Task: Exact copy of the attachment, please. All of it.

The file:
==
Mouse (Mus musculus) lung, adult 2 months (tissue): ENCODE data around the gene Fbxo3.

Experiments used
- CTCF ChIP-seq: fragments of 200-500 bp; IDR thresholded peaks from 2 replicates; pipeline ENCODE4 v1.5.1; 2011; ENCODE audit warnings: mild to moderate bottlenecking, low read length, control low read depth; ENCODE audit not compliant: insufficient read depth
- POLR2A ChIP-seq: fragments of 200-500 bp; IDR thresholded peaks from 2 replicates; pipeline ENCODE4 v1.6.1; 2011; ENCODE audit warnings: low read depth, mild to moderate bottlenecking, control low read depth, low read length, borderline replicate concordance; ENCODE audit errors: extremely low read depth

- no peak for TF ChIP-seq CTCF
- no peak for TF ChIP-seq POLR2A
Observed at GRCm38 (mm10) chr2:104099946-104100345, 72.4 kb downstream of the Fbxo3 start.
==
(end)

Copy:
Mouse (Mus musculus) lung, adult 2 months (tissue): ENCODE data around the gene Fbxo3.

Experiments used
- CTCF ChIP-seq: fragments of 200-500 bp; IDR thresholded peaks from 2 replicates; pipeline ENCODE4 v1.5.1; 2011; ENCODE audit warnings: mild to moderate bottlenecking, low read length, control low read depth; ENCODE audit not compliant: insufficient read depth
- POLR2A ChIP-seq: fragments of 200-500 bp; IDR thresholded peaks from 2 replicates; pipeline ENCODE4 v1.6.1; 2011; ENCODE audit warnings: low read depth, mild to moderate bottlenecking, control low read depth, low read length, borderline replicate concordance; ENCODE audit errors: extremely low read depth

- no peak for TF ChIP-seq CTCF
- no peak for TF ChIP-seq POLR2A
Observed at GRCm38 (mm10) chr2:104099946-104100345, 72.4 kb downstream of the Fbxo3 start.